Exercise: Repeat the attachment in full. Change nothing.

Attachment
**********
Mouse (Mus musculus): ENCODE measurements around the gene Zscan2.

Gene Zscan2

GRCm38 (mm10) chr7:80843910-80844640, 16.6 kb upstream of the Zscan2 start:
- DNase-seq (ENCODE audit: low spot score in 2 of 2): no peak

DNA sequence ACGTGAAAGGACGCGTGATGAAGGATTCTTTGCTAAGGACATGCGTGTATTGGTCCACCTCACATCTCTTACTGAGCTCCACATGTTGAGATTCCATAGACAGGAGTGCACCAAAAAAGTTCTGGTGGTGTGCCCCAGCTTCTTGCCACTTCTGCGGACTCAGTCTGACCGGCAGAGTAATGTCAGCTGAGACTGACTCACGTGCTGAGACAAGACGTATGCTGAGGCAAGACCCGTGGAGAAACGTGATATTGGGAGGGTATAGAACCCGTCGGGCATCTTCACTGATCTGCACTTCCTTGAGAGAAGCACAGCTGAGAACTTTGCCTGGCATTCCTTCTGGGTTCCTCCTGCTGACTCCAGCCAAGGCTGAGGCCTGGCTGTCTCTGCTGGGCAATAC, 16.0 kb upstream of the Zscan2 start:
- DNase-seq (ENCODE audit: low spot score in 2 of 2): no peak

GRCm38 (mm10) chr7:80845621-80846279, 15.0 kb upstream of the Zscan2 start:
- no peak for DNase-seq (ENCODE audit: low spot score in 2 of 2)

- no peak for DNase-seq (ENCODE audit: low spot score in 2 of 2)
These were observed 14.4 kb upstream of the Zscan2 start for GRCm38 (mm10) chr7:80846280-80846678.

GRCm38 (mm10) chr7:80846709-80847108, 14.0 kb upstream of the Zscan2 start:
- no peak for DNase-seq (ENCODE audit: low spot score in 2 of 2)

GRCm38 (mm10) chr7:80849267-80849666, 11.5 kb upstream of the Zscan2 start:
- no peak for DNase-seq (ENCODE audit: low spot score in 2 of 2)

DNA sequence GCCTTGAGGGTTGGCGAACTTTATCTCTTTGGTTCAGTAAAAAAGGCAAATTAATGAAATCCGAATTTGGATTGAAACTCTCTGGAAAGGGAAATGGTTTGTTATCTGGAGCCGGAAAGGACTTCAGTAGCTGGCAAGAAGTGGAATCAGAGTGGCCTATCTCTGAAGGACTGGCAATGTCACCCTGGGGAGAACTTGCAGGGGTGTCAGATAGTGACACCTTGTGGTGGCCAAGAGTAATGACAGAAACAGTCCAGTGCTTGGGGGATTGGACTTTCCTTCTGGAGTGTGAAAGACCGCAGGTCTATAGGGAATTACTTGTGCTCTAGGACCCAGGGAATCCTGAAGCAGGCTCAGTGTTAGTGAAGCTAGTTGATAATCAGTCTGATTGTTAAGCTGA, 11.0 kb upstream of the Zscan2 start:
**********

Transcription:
Mouse (Mus musculus): ENCODE measurements around the gene Zscan2.

Gene Zscan2

GRCm38 (mm10) chr7:80843910-80844640, 16.6 kb upstream of the Zscan2 start:
- DNase-seq (ENCODE audit: low spot score in 2 of 2): no peak

DNA sequence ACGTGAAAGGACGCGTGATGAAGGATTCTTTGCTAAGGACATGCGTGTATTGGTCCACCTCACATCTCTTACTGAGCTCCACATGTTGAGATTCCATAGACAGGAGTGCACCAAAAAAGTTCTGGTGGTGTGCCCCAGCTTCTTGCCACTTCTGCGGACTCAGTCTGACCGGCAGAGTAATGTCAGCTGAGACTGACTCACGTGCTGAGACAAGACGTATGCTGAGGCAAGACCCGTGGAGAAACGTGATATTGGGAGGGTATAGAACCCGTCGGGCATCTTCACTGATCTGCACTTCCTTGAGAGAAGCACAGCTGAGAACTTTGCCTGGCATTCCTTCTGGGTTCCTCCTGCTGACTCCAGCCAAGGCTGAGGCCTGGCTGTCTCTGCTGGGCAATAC, 16.0 kb upstream of the Zscan2 start:
- DNase-seq (ENCODE audit: low spot score in 2 of 2): no peak

GRCm38 (mm10) chr7:80845621-80846279, 15.0 kb upstream of the Zscan2 start:
- no peak for DNase-seq (ENCODE audit: low spot score in 2 of 2)

- no peak for DNase-seq (ENCODE audit: low spot score in 2 of 2)
These were observed 14.4 kb upstream of the Zscan2 start for GRCm38 (mm10) chr7:80846280-80846678.

GRCm38 (mm10) chr7:80846709-80847108, 14.0 kb upstream of the Zscan2 start:
- no peak for DNase-seq (ENCODE audit: low spot score in 2 of 2)

GRCm38 (mm10) chr7:80849267-80849666, 11.5 kb upstream of the Zscan2 start:
- no peak for DNase-seq (ENCODE audit: low spot score in 2 of 2)

DNA sequence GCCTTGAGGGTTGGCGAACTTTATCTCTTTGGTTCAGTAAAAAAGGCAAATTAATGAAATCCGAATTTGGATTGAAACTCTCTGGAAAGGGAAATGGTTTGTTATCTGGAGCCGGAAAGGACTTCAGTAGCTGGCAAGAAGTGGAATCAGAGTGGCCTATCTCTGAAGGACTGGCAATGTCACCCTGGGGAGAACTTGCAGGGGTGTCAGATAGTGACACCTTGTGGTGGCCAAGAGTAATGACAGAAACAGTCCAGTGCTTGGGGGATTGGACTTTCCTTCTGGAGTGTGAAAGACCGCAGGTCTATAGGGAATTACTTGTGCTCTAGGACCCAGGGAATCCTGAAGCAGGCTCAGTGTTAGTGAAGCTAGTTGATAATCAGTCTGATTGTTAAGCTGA, 11.0 kb upstream of the Zscan2 start: